We have talked about this before but why is Moira significant in the novel?
In ‘The Handmaid’s Tale’ Moira represents strength and hope for Offred (and for the reader, too) as she rebels against the totalitarian system under which she is forced to live. She is also a link with the old days at college, and Offred recalls her rebellion against the rules then, too. She seems to epitomise a woman who has rejected Gilead’s philosophy in a variety of ways.
Moira never becomes a handmaid; so she retains her own name, and hence she seems less subservient and more individualised.
She is bisexual and a staunch feminist. These firmly help views allow her to defy the role of women and offer a small token of resistance to Gilead. Her views and preferences also mean that she rejects male/female interaction.
Moira is self-deprecating, amusing and outrageous – certainly not fitting into the role of passive and accepting ‘vessel’ for the production of the next generation.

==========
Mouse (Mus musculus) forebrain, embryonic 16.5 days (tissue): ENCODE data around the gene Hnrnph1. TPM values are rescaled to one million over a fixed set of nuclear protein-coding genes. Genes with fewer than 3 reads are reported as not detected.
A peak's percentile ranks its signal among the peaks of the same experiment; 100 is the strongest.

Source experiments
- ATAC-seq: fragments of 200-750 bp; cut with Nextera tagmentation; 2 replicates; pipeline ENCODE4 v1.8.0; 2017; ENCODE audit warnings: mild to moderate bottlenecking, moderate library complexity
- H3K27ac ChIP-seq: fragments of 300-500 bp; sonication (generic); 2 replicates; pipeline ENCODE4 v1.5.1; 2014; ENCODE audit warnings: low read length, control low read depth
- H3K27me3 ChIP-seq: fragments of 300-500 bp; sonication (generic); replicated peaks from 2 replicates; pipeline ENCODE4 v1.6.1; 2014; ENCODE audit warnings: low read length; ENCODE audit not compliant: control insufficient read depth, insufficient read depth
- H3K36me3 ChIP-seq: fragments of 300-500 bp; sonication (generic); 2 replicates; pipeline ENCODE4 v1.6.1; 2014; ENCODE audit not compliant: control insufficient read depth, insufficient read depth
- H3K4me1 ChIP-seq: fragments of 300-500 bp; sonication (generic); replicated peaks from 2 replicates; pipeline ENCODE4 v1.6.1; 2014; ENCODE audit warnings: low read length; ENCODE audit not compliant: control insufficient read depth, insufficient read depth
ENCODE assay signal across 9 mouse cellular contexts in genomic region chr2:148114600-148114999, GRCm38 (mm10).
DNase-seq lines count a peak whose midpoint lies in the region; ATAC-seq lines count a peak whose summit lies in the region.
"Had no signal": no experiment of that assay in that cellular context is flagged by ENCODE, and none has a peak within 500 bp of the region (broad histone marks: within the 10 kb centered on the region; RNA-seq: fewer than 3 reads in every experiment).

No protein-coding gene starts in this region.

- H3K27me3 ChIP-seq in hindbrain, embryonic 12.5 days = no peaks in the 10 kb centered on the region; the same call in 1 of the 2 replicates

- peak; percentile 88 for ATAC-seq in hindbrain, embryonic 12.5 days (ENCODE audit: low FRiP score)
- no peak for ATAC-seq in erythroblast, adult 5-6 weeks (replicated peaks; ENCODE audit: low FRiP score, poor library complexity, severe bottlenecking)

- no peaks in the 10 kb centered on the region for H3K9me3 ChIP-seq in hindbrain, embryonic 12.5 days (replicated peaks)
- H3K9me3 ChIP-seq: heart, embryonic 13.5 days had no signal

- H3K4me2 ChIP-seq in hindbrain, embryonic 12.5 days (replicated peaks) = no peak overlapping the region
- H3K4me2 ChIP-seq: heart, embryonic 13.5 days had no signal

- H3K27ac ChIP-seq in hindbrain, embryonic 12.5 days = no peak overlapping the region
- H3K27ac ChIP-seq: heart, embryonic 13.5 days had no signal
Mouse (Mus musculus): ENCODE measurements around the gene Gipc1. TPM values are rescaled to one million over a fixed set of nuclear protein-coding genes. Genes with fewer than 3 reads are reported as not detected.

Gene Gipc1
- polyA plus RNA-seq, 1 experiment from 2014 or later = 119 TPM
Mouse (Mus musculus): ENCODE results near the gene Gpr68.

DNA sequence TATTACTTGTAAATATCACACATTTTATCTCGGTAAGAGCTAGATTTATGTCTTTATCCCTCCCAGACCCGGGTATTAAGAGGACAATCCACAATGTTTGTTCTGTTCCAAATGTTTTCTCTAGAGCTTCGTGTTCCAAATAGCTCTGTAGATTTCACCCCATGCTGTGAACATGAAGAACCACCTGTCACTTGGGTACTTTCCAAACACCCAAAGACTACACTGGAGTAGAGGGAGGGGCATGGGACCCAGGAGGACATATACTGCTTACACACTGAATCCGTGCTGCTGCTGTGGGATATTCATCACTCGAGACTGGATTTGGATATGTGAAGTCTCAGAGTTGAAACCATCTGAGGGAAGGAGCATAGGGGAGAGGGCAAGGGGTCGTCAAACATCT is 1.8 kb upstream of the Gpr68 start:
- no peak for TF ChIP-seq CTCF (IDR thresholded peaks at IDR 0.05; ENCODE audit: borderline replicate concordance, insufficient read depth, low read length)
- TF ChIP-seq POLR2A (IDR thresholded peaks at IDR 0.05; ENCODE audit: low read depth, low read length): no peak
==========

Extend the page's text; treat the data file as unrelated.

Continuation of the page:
Her escape attempts show her to be resourceful and clever. By stealing a uniform she could be seen as offering another act of defiance to the suffocating society in which she is living, as clothing is used to define the lack of identity and “typing” into roles.
Her final subjugation and disappearance in the later stages of the novel are also significant symbols, but of defeat. They demonstrate that one person cannot succeed in such a crushing regime, and she becomes one fragmentary part of the history of Gilead.